B. The Denial of Mistrial


Smith's second assignment of error is the trial court's denial of her motion for mistrial after the prosecutor asked a character witness an improper question during cross-examination. The relevant portion of the examination is as follows:


MR. MORRIS: You testified that Donna Smith is an honest, trustworthy person?




MR. MORRIS: Did you know that she had been fired from George Washington Medical Center in 1985?


MS. GREENE: No, I did not.


MR. MORRIS: Did you know that she was fired because she had been AWOL, she had been skipping work, because she represented that she had been attending a medical terminology class?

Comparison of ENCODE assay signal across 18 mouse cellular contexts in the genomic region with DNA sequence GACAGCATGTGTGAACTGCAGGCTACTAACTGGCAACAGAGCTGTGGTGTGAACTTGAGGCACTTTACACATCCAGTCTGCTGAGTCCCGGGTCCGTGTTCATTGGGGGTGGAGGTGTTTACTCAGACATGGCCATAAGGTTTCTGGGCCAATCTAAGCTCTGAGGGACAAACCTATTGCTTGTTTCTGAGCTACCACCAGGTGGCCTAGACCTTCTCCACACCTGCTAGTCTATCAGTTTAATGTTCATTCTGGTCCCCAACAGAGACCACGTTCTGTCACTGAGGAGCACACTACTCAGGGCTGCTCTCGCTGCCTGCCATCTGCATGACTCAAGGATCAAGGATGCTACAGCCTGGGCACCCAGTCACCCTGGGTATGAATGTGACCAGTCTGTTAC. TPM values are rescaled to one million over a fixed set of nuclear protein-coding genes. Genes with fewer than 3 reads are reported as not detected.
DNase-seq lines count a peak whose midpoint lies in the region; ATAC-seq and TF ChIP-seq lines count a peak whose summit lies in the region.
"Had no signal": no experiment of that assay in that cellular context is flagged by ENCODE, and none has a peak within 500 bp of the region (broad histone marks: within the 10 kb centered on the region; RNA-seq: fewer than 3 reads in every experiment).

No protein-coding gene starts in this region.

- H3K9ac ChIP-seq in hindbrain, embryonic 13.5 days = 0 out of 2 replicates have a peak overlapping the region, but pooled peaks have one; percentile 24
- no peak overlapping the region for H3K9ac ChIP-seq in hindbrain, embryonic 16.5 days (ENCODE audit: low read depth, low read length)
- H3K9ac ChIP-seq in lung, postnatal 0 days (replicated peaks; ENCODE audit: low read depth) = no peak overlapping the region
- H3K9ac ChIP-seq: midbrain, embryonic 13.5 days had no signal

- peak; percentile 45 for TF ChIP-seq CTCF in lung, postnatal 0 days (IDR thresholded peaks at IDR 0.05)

MS. GREENE: No, I did not know that.


MR. MORRIS: And did you know that the day before she was fired, she went to the instructor of that medical terminology class and asked him to lie for her, ...


MR. OYEWOLE: Objection, your honor.


MR. MORRIS: ... to say that she, in fact, had attended those classes?


MR. OYEWOLE: Objection.


Transcript III, 140.


After a bench conference, the trial court sustained the objection. The defense rested, and the trial adjourned for the day. During the next trial day, after other proceedings, Smith moved for a mistrial. At no time did she request a limiting instruction, or any other relief. After hearing argument, the trial court denied the motion for mistrial.